Crashing TGD

Started by helentr, March 21, 2007, 05:59:05 pm

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helentr

I am getting an intermittent crash ("Terragen has generated an error and has to be closed" etc. Windows message) on opening some files and I can't open many of my saved TGDs.
One of the error generating ones was made with the update, the others with the previous version.
I tried opening the TGD_BAK files where available and, if these were opening, I did a file compare.

The common differences are in the gui_network_view_position and gui_network_view_zoom (slightly different numbers), which I think are not important, but maybe I am wrong.

The second common difference was in the planet and atmosphere,
where , in the working one it has
centre = "4.0886e-022 -6.378e+006 -4.08252e-008"
and in the crashing one
centre = "-3.8573e-022 -6.378e+006 4.08252e-008"
These numbers were invariably the same in all 5 cases of TGDs I compared.

In three cases there was another difference in the cloud layer
input_node = "Atmosphere 01"
in the working one
input_node = "/Atmosphere 01"
in the crashing one

The one I uploaded in this thread http://forums.planetside.co.uk/index.php?topic=1112.0, seems to be one of those crashing, also the one used for this image http://forums.planetside.co.uk/index.php?topic=1104.0.
I think that in those two, I pressed the save+exit button. I tried it on a new TGD and save+exit changed the centre exactly as above. Is the planet moving on its own?
The strange thing is that sometimes I can open these files without a problem (Today was not my lucky day).
For example, I opened the red sphere TGD after 3 failed attempts, rendered an image (where BTW the image was quite different from the previously rendered one, see the first thread above), closed and was unable to open again.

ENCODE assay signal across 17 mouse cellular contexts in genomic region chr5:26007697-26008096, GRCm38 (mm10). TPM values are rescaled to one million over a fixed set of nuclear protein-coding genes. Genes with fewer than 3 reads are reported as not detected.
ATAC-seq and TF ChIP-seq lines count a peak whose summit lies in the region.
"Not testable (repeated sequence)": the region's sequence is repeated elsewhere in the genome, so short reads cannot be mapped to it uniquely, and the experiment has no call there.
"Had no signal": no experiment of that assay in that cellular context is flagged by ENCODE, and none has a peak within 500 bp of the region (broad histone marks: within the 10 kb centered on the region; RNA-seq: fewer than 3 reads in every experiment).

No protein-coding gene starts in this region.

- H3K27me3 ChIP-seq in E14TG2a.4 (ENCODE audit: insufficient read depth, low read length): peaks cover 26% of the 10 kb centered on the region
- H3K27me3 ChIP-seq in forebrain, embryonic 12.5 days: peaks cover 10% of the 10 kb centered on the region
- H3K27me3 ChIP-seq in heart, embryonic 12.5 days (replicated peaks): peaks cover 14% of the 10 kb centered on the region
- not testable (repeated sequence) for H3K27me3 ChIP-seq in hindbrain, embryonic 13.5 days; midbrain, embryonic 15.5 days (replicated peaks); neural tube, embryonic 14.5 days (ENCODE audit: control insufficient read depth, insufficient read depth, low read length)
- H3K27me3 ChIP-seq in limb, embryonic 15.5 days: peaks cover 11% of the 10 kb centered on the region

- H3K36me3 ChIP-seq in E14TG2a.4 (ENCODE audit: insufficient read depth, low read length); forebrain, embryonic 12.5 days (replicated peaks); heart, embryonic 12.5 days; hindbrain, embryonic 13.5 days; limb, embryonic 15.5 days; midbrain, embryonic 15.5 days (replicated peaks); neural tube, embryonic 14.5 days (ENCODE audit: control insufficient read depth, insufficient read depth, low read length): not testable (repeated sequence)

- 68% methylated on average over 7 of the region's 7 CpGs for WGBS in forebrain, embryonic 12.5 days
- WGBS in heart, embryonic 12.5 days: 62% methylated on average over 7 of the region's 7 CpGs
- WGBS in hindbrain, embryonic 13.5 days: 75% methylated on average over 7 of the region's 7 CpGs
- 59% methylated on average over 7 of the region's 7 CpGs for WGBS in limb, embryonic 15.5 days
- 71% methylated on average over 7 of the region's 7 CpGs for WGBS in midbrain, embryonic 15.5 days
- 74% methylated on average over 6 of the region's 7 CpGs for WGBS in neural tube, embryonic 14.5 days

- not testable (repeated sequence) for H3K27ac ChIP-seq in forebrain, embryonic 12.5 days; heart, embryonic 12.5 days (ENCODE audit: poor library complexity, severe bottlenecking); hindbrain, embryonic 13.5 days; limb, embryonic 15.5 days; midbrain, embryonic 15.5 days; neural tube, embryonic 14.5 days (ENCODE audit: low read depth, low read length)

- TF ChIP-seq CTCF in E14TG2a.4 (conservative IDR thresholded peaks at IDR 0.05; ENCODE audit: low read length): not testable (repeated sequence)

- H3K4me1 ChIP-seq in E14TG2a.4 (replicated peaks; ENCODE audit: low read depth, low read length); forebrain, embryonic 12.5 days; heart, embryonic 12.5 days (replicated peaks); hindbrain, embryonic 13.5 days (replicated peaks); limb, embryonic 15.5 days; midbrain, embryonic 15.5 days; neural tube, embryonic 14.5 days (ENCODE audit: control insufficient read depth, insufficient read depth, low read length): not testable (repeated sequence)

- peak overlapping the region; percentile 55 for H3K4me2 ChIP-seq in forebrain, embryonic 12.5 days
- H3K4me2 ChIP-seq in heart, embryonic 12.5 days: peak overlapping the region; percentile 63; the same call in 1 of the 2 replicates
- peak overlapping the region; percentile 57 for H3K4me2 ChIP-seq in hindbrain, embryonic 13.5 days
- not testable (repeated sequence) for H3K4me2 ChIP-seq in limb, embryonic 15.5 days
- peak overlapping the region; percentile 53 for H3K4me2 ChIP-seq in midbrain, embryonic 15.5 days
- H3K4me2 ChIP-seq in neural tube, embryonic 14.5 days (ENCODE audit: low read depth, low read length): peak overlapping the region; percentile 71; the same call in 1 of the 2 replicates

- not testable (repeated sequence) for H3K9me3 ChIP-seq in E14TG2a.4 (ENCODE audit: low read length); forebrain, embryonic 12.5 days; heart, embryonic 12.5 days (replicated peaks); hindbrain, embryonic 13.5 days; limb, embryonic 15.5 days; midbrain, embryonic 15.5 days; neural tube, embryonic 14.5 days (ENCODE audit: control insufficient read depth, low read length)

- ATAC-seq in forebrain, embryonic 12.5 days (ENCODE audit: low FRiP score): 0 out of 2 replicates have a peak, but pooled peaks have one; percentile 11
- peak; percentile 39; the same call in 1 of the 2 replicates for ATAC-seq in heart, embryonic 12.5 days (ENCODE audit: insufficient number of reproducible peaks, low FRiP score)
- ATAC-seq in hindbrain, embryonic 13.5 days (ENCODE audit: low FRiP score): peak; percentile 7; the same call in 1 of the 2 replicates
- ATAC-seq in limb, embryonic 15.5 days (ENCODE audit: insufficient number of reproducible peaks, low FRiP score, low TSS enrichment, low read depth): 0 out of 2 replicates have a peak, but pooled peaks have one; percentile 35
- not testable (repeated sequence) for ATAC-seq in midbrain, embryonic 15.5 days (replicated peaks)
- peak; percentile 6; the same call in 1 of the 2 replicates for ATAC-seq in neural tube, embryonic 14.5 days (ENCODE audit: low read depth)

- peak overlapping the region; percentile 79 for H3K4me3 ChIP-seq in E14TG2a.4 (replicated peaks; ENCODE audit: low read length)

Helen

Oshyan

Helen, I can't get your scene to crash. But I also don't have the object in it and I'm not sure if that's related.

The small changes in positioning shouldn't be a concern - note that the negative symbol after the 'e' in scientific notation means those are very *small* numbers, so the differences are not great. I understand they're due to little inaccuracies from having multiple ways of controlling planetary positioning. Perhaps something gets rounded on loading based on the accuracy of the planetary positioning sliders. I'm not entirely sure. But in any case it shouldn't be something to worry about as you are extremely unlikely to notice any difference visually.

- Oshyan

helentr

Thank you Oshyan.
The object is uploaded together with the TGD.
I have not the faintest idea what number or function "e" represents :( - I was taught math in a different language. Could somebody tell me please?
Today all these files seem to load without any crashes; maybe my system was in a bad mood yesterday.

Helen

Arandil

March 22, 2007, 03:00:47 pm #3 Last Edit: March 22, 2007, 03:04:03 pm by Arandil
Oh, the 'e' thing, that's scientific notation!  I had to re-learn that when I was playing with Orbiter.  It essentially boils down to a shorthand way of writing numbers with lots of zeros or decimal places, as when you're describing distances in space in kilometers or meters .. ;^)

'e' stands for how many places you move the decimal point.  A positive (default) or negative (-) indicator tells you which way to move the decimal point (left or right).

So, a number like 1,743,000 would be 1.743e6, because you move the decimal point 6 places left (because the number is large).  1.743e006 is the same thing, as is 1.743e+006 or something like that.  EDIT: BTW, I was assuming American notation here.  I believe the European notation for this number would be 1.743.000 ... but I'm actually busy with something else right now and unable to confirm.

A number like 0.000001743 would be 1.743e-6 or 1.743e-006 and so on.  EDIT: I guess this would be 1,743e6 in European terms?

Hope this helps!

helentr

Thank you Arandil. So the e-22 means a very low number.

Helen

Arandil

Quote from: helentr on March 23, 2007, 07:44:13 am
Thank you Arandil. So the e-22 means a very low number.

Helen


Verily and forsooth!